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placed in the order of their importance," according to Ruskin, are "Savageness, Changefulness, Naturalism, Grotesqueness, Rigidity, Redundance" (SV 184).
I look at relevance and the sense of the present, at changefulness and the conditions of the text's production, at the challenges Fors sets before its readers, at Ruskin's responses to the particularities of his own life in the early 1870s.
But its inertia kept it from dealing with the disorder and changefulness and all the other complexities of nineteenth-century life.
He can admire, although he cannot worship, this imperishable changefulness, and, while he knows that nothing lasts for ever, he can endeavour to impart the cosmic lepos to his verses; whatever the fate of these may be, the lepos is coeval with the universe, in nature the stamp of beauty and in poetry the signature of truth.
In his novels a sense of the wretched changefulness of the world, of which he was so often reminded, persists.
The nature of the sea here is one of unfaltering changefulness, and we see in the image of the wave rearing up over the shore a sort of cycling that echoes the constant metamorphosis of form throughout the poem.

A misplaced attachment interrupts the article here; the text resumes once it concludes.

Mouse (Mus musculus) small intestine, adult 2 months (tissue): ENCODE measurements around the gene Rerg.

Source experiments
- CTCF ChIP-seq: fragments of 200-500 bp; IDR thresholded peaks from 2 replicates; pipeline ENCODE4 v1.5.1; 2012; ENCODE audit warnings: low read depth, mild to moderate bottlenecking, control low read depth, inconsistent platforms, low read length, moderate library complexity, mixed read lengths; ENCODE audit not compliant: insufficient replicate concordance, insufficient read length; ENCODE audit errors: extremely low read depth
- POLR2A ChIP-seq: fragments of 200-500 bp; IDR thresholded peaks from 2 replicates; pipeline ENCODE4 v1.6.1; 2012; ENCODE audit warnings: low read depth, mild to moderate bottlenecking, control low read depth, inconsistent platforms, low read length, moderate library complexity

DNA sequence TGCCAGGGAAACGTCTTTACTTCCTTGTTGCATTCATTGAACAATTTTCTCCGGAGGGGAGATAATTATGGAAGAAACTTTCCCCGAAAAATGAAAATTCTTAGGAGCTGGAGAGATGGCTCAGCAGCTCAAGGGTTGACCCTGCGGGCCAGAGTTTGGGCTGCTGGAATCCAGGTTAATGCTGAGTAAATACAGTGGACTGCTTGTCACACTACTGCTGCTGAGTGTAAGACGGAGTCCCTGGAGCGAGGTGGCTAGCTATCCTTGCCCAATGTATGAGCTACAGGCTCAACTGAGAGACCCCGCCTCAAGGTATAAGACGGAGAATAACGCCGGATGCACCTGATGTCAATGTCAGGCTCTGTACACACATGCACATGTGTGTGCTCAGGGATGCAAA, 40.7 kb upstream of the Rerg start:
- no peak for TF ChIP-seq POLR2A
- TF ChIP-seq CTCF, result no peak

Milosz puts a question mark at the end of his poem's title for a good reason--it suggests that no poet will ever capture the changefulness of being.
Even Ruskin, that great apostle of changefulness, could scarcely have welcomed the north-east corner with its transitions from oak, to brick, to render, to High-Tech glazing, to glass blocks.
Consider, for example, how his famous explication of "The Nature of Gothic" does not simply describe but pointedly enumerates and names key Gothic elements (Savageness, Changefulness, Grotesque, etc.
And, as Michelson points out, Twain remained to the last committed to changefulness and liberty and so never "settled down to be optimistic, nihilistic, or anything else as a literary artist" (222).